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Entrepreneurs Earn Honors
GRAND RAPIDS — Perhaps it is a sign of the times that the seven West Michigan entrepreneurs recognized Thursday with the Ernst & Young Entrepreneur Of The Year Award are characterized as much by their commercial success as individual ordeals.
A year ago, winners shared common bonds of innovation and perseverance over turbulent markets. Some were turnaround stories, while others pioneered new markets. The majority began in basements, garages, or spare bedrooms.
This year, the six firms honored share the same extraordinary track records of excellence in innovation, financial performance and a personal commitment to their businesses and communities as all EOY winners, but also share a culture focused upon employees, community, and family unique to the West Michigan region as a whole.
Ronald Schults, CEO of The Abonmarche Group in Benton Harbor, said very little of how he built his firm into one of the world's most respected marina, engineering, oceanographic and design firms when he accepted his award in the Architecture & Design category at the Amway Grand Plaza Hotel ceremony.
Nor did he mention his company's current work creating a marina/waterfront master plan for the city of Shanghai.
Instead, Schults said he felt a greater entrepreneurial accomplishment was the launch of Lory's Place, an organization that provides free peer support group services for grieving children and their families throughout southwest Michigan and northern Indiana.
He founded the center to help other families face the challenges that his own had struggled through the previous year following the unexpected death of his wife, Lory.
"We as entrepreneurs and business leaders need to be committed to helping others," he said.
Jose Infante founded Community Shores Bank on similar principles. Infante, who moved with his family from Cuba when he was nine, knows many of his customers personally — many from his days coaching Little League — and is strongly committed to his employees.
He chooses his employees for their ability to provide good customer service, and encourages their involvement in the community. What is good for employees, he believes, is good for business.
"Entrepreneur is a great title," he said. "But truthfully, this is a team award. Without the team, it doesn't get done. I'm grateful to be the face of the team."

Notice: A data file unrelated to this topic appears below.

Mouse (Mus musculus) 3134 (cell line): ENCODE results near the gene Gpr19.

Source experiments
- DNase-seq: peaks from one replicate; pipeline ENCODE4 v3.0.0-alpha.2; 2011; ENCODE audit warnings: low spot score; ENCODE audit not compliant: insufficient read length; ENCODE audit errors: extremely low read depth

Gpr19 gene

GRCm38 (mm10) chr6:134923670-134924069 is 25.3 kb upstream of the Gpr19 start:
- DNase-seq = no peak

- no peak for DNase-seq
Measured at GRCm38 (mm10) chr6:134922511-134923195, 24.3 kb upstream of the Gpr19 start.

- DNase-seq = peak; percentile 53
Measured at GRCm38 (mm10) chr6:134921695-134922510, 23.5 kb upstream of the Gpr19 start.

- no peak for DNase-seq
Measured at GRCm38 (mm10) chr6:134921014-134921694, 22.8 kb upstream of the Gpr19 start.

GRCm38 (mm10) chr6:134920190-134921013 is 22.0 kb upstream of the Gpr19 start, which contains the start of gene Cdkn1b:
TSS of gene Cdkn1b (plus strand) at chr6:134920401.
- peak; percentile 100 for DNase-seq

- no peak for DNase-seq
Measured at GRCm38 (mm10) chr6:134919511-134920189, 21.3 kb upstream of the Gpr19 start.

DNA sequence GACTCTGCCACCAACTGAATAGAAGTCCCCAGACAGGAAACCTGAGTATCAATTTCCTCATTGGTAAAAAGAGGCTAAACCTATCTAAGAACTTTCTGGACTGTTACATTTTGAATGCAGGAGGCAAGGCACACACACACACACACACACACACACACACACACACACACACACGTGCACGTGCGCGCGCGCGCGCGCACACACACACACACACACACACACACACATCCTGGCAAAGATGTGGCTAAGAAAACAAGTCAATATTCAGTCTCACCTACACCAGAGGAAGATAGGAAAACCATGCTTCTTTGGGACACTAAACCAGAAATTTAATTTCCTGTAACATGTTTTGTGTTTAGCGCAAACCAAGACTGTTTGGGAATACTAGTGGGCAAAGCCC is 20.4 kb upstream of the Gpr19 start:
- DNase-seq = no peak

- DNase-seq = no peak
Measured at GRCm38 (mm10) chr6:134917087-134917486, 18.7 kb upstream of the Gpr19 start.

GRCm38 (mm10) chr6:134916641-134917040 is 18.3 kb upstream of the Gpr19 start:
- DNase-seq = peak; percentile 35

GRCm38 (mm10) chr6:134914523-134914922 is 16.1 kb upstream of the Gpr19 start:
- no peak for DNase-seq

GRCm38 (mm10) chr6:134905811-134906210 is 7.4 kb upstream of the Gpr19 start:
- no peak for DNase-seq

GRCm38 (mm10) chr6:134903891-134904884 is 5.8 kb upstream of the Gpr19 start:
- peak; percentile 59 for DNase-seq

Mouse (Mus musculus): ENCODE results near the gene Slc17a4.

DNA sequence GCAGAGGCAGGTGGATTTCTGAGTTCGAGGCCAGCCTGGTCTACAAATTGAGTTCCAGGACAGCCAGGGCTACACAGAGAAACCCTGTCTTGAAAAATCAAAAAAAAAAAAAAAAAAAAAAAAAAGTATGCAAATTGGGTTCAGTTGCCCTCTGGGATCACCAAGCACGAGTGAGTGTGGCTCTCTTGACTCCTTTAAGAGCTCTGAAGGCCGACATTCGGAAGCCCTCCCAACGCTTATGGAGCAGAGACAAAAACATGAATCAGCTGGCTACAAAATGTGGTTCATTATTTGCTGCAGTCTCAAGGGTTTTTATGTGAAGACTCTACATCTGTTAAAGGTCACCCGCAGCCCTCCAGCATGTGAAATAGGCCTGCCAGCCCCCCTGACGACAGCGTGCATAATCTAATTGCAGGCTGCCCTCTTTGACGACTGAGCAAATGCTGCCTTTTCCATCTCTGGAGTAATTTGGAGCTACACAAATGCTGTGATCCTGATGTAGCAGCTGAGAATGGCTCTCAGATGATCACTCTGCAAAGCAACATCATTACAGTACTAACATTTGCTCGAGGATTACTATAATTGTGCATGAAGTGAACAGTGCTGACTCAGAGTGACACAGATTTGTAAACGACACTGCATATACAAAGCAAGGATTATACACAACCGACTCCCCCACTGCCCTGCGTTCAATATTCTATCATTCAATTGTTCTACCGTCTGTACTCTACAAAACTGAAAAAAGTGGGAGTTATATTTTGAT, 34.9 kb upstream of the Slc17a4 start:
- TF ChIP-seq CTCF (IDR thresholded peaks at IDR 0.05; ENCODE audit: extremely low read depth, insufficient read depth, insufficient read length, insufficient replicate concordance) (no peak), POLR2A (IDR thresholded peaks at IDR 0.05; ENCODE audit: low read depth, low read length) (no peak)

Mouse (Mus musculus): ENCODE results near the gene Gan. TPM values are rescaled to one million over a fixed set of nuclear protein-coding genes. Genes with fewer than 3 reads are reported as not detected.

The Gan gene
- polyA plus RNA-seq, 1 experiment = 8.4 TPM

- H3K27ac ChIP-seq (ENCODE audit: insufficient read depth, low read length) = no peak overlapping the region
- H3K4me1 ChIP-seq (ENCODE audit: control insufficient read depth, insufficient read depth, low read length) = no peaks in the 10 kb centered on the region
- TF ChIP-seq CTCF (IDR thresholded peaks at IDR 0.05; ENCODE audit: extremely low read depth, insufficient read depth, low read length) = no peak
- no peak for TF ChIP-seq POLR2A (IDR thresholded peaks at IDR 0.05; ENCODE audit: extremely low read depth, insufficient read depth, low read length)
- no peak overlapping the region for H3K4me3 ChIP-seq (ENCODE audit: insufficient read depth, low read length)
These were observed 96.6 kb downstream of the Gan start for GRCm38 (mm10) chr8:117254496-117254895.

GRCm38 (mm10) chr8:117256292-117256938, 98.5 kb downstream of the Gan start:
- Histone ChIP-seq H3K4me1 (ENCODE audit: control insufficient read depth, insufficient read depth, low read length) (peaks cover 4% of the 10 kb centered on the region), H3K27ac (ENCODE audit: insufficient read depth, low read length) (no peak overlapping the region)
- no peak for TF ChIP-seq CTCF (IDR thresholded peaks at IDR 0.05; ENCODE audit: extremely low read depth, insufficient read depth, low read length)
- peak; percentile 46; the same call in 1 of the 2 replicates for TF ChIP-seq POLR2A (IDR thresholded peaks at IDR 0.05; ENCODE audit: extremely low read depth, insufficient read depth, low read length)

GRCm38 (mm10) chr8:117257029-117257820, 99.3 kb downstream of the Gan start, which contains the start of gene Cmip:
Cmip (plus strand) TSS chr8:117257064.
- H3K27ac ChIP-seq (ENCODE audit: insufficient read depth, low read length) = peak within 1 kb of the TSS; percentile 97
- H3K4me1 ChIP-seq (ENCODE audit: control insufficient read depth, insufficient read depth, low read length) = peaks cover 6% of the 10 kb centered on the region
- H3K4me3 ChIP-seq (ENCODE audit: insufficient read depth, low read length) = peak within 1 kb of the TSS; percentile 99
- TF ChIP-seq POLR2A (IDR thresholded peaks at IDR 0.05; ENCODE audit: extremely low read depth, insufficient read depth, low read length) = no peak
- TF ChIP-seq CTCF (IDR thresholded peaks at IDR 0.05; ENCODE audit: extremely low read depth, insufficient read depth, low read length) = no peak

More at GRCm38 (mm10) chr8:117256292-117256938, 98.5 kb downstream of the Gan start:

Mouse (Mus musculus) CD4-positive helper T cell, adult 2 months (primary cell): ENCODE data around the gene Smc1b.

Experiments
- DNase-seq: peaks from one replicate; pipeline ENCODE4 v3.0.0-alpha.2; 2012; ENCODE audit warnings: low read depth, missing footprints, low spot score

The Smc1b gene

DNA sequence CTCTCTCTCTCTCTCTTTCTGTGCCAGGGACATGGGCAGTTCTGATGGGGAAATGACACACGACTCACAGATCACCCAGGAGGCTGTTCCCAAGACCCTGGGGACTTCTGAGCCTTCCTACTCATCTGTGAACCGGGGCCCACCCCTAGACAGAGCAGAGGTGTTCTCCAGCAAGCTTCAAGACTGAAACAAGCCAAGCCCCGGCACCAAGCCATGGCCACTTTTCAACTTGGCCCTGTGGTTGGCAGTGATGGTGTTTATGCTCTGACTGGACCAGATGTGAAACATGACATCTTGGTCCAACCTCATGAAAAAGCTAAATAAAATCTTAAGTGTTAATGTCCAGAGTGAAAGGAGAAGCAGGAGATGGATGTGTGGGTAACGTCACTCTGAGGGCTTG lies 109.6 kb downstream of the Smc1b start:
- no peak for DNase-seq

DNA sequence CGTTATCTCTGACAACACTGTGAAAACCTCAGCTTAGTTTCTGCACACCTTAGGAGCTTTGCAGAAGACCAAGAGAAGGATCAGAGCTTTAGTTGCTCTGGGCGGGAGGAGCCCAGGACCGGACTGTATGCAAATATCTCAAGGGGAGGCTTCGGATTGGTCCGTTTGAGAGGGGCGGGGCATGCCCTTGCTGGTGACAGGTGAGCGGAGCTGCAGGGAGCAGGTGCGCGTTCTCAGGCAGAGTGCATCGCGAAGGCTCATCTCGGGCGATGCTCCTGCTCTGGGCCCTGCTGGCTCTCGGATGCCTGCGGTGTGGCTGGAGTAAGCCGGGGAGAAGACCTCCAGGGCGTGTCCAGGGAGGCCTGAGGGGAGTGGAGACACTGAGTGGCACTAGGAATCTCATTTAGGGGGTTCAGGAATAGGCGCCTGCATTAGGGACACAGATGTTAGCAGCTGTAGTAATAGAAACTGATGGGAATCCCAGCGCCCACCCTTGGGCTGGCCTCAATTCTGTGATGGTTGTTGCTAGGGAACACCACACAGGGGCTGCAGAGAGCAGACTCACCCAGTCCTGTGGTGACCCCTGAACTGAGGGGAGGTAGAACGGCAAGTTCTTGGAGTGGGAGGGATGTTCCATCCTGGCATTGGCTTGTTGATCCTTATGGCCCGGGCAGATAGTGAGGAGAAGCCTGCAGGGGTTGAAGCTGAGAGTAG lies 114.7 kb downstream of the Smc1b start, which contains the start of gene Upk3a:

William Deary, CEO of Great Lakes Home Health and Hospice, shared a similar perspective when accepting the award for Consumer Products and Services.
"The CEO of any organization is like the conductor of an orchestra," Deary said. "The conductor is the only person that doesn't make a sound."
Deary attributed the dedication and passion of his employees to his company's success. He founded the venture partially to fulfill a promise to his wife, Cherilyn, to someday return to her hometown of
Winning the award for Business Services were brothers Jeffrey and William Bennett of Otterbase Technical Services Inc.
William Bennett attributed the success of the company to its employees, and his own to the support of his wife and the values instilled by his parents.
When the brothers decided to launch the supplemental staffing company in 1998, both walked away from promising careers. Jeffrey had proposed to his wife the day before he quit his job, and the newlyweds spent their first year in a subsidized housing development.
"I've noticed how the definition of success has changed for me over the years," he said. "My 2-year-old son learns how to say 'I love you, Dad,' and I've got a new definition of success.
"It's important to remember that the success of your company can be judged on the impact you have on other people's lives."
"Being able to live and work in
Goei came to the
With the acquisition of first Plainfield Floral and later the bankrupt Eastern Floral & Gifts, Goei has in less than a decade built the region's most successful and innovative floral chain.
"Success is a gift from God through the good people he has put in my life," he said. "I can't thank them enough."
Technology award winner Daniel Blackledge named his Kalamazoo-based company, BlueGranite Inc., after the heavy rocks he had to clear from the fields of his family farm as a child.
Following a career as a teacher, college professor, consultant to General Motors and RE/MAX franchise salesman, Blackledge had little knowledge of technology or the Internet when he launched what has become his most successful of the four companies he has owned.
Today, BlueGranite has evolved into a full service eBusiness provider and has distinguished itself by its ability to provide clients with real-world applications for next-generation technologies.
"We've survived by our ability to look at the company as a business and not a technology company," Blackledge said. "We knew that if we developed good business practices and followed them with rigor we'd be successful."